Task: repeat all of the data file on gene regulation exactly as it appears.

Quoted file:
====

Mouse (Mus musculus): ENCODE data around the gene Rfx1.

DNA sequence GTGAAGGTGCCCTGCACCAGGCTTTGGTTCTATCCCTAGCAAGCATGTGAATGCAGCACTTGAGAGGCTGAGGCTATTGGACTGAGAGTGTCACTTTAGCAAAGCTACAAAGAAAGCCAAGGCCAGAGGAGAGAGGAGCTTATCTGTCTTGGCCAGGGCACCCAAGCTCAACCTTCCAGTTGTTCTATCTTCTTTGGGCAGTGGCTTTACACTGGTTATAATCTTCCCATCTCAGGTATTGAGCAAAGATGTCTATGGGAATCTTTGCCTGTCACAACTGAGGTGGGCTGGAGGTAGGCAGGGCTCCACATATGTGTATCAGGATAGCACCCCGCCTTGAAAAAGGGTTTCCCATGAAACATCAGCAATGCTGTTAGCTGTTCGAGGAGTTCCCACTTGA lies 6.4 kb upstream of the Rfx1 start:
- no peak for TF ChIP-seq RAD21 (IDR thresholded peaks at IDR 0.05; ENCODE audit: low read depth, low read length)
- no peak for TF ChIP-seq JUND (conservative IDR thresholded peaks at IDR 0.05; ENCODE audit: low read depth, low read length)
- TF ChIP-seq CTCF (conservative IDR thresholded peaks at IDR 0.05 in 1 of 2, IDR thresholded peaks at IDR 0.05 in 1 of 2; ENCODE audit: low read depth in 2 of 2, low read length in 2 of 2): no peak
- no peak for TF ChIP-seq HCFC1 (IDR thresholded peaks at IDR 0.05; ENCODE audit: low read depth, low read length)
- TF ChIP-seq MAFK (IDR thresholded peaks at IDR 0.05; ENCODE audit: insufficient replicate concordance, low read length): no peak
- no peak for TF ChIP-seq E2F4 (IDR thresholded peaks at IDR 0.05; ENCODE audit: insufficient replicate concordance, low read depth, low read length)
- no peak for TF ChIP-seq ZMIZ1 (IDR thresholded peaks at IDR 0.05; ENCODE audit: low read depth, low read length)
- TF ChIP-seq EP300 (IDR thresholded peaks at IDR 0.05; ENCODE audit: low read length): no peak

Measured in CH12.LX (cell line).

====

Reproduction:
Mouse (Mus musculus): ENCODE data around the gene Rfx1.

DNA sequence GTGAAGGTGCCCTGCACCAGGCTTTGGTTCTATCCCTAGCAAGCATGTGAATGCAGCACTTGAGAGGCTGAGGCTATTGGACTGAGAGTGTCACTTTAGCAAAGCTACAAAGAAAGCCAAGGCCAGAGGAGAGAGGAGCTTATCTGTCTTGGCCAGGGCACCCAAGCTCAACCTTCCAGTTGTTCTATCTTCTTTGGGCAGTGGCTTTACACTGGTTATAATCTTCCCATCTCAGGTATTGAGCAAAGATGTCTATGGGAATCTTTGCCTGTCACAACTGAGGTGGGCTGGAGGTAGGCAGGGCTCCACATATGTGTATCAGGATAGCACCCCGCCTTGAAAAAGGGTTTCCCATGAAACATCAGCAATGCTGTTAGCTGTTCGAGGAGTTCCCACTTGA lies 6.4 kb upstream of the Rfx1 start:
- no peak for TF ChIP-seq RAD21 (IDR thresholded peaks at IDR 0.05; ENCODE audit: low read depth, low read length)
- no peak for TF ChIP-seq JUND (conservative IDR thresholded peaks at IDR 0.05; ENCODE audit: low read depth, low read length)
- TF ChIP-seq CTCF (conservative IDR thresholded peaks at IDR 0.05 in 1 of 2, IDR thresholded peaks at IDR 0.05 in 1 of 2; ENCODE audit: low read depth in 2 of 2, low read length in 2 of 2): no peak
- no peak for TF ChIP-seq HCFC1 (IDR thresholded peaks at IDR 0.05; ENCODE audit: low read depth, low read length)
- TF ChIP-seq MAFK (IDR thresholded peaks at IDR 0.05; ENCODE audit: insufficient replicate concordance, low read length): no peak
- no peak for TF ChIP-seq E2F4 (IDR thresholded peaks at IDR 0.05; ENCODE audit: insufficient replicate concordance, low read depth, low read length)
- no peak for TF ChIP-seq ZMIZ1 (IDR thresholded peaks at IDR 0.05; ENCODE audit: low read depth, low read length)
- TF ChIP-seq EP300 (IDR thresholded peaks at IDR 0.05; ENCODE audit: low read length): no peak

Measured in CH12.LX (cell line).